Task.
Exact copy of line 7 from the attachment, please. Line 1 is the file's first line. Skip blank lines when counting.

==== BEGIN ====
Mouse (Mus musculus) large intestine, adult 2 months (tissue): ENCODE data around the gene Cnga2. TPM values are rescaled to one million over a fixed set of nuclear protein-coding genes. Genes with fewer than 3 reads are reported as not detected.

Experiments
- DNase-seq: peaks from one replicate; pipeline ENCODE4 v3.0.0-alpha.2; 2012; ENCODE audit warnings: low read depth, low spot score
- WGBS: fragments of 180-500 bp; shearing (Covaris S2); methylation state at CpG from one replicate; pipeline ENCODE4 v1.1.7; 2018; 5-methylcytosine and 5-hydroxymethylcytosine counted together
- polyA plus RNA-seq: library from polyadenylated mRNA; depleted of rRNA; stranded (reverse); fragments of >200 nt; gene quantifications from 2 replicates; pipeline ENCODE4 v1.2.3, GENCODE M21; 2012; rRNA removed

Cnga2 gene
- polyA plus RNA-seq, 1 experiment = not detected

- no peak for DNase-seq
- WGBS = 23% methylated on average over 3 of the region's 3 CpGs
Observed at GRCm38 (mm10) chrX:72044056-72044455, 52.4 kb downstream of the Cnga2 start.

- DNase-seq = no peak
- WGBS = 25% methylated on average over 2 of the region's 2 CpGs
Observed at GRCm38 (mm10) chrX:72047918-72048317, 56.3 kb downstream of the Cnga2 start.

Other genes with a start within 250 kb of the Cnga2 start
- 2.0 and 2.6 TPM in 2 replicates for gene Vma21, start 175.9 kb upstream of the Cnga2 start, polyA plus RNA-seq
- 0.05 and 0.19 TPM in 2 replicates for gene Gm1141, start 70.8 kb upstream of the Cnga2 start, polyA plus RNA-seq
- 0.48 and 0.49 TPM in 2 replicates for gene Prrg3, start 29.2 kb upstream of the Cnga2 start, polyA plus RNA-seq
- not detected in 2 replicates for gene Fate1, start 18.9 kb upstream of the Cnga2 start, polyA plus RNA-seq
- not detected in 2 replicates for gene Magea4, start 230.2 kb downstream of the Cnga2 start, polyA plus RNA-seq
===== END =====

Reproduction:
- polyA plus RNA-seq, 1 experiment = not detected